One of Catrina Crane’s proudest moments at Menomonee Valley Partners came in 2019 when she helped bring a group of high school girls to J.M. Brennan’s offices in Milwaukee to learn about careers in the trades.
As director of workforce and business solutions at Menomonee Valley Partners, Crane’s main duties involve helping employers in the valley – which lies southwest of Milwaukee’s downtown – find the employees and talent they need for open positions. A side aspect of the job has her working with schools in Menomonee Valley and the rest of Milwaukee to interest students in construction, engineering, manufacturing and other careers that many might not consider otherwise.
Crane said the trip she helped arrange to bring students from St. Joan Antida High School to J.M. Brennan’s offices in the valley was memorable not only for the fact that everyone on it was a girl. It also stands out because of whom Brennan found to represent its various trades: All the presenters were also female.
“It really was amazing for them to see people who looked like them in these jobs working, within this area,” she said. “For young women, that’s a really an empowering opportunity.”
Alaina Cartagena, a master plumber and plumbing-estimating manager who helped organize the trip from J.M. Brennan’s side, agreed that the event furnished some powerful examples for impressionable youth. She said she was particularly proud she was able to find female representatives of all three of Brennan’s three major trades: plumbing, steam fitting and sheet-metal work.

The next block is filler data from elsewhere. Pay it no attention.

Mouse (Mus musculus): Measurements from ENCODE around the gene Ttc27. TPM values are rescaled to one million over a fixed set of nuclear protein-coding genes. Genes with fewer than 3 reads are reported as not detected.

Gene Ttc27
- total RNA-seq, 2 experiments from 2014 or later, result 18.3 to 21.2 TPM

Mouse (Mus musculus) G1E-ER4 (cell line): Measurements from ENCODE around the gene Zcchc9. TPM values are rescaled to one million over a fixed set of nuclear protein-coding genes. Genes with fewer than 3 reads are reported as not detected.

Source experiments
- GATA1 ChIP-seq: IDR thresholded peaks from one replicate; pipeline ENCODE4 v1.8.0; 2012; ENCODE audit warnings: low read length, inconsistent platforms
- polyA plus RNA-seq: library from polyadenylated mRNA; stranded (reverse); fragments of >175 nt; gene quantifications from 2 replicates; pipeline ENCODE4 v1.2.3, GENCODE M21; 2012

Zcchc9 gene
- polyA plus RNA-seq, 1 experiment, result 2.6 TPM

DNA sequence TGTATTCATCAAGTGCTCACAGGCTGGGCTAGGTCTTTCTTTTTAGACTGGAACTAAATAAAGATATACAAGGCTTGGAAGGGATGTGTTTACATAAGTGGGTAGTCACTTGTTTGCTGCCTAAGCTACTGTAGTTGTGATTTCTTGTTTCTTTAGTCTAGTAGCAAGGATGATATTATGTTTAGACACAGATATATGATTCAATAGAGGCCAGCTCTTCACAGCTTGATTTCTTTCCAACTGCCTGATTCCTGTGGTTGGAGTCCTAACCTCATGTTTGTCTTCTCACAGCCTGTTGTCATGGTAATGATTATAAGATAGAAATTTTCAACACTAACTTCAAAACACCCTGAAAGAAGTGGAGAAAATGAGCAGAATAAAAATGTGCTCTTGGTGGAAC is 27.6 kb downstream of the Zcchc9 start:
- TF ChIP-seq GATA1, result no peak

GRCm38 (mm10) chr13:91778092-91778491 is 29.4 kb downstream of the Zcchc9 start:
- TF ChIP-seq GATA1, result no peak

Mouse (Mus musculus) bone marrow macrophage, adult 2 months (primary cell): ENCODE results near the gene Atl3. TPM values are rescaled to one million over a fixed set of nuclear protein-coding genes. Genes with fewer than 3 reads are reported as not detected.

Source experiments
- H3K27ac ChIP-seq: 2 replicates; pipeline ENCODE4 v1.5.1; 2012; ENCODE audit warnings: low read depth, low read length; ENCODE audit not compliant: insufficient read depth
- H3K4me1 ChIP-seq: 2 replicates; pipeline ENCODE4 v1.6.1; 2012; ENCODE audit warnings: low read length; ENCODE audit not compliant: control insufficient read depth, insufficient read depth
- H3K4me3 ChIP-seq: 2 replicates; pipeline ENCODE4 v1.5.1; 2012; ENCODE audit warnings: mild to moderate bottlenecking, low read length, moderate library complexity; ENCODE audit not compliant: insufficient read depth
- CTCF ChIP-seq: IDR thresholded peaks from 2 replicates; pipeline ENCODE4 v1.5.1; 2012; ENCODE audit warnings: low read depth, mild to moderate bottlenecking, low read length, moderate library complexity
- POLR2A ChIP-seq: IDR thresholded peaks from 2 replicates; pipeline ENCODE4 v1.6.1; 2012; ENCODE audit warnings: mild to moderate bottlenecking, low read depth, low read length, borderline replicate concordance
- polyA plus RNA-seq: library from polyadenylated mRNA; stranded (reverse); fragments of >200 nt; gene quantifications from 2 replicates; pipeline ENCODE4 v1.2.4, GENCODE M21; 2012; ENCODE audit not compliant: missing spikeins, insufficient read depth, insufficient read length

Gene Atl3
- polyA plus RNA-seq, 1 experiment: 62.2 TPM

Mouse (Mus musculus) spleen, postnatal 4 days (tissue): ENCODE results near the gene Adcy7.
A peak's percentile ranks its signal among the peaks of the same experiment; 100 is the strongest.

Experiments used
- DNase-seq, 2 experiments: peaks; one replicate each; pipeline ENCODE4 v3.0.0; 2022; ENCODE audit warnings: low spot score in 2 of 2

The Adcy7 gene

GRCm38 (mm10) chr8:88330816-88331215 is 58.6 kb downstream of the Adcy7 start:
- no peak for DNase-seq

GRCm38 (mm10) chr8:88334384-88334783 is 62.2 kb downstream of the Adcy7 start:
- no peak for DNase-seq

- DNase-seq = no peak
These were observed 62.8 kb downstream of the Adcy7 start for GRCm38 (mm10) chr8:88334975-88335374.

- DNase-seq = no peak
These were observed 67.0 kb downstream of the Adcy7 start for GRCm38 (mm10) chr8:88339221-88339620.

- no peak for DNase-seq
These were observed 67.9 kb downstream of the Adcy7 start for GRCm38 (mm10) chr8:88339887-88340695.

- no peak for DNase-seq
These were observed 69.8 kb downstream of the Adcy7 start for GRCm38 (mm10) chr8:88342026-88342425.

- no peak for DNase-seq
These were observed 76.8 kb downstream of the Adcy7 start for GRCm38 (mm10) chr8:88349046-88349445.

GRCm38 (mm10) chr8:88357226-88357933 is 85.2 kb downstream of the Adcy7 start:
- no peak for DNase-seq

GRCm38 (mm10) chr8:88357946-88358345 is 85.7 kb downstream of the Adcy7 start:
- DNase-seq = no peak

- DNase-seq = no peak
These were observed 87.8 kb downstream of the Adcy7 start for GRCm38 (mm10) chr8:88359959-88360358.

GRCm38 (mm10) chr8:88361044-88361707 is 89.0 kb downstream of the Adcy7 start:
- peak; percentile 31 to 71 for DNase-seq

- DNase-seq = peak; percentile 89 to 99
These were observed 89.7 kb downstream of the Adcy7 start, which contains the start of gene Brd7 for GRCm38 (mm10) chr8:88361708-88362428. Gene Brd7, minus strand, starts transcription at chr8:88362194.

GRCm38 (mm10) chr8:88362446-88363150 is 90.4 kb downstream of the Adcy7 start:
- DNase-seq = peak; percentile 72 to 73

“These girls were really into it and had a lot of questions,” Cartagena said. “They were very appreciative of the opportunity and the people they got to meet. It was nice to explore these opportunities in an intimate environment instead of having a group of 40 kids sitting in front of a big screen.”
And the trip to J.M. Brennan – as memorable as it was – is only one example of the work Menomonee Valley Partners does every day to introduce young people to careers that promise to pay well without perhaps presenting the need to acquire the burdensome debts that often come with four-year college degrees. Crane oversees programs meant to pique students’ interest not only in the trades but also engineering, manufacturing and real estate. Most of these involve bringing young people in touch with companies in the valley – not just Brennan but also The Sigma Group, Zimmerman Architectural Studios and scores of others.
Crane said people too often are unaware of employment opportunities in “their own backyards.”
“I’ve had certain situations where kids will take these tours and go home and tell their parents and uncles and aunts,” Crane said. “And they’ll say, ‘I didn’t know about this. I do a job like this an hour and a half away. And this is three blocks from my house.’”
Menomonee Valley Partners also helps to arrange paid, six-week internships for high school students interested in engineering, architecture or construction. These typically have participants spend time at various employers in the valley, learning from mentors and trying their hands at different sorts of work.
Of course, some of these programs have had to be slowed down or modified because of COVID-19. But no matter the difficulties presented by a global pandemic, Crane is committed to helping young people find ways into careers that they might not have considered at first glance.
“I’ve heard so many students tell me, ‘I thought I wanted to be a lawyer. But now I’m seeing I can do this type of work, it has me intrigued.’”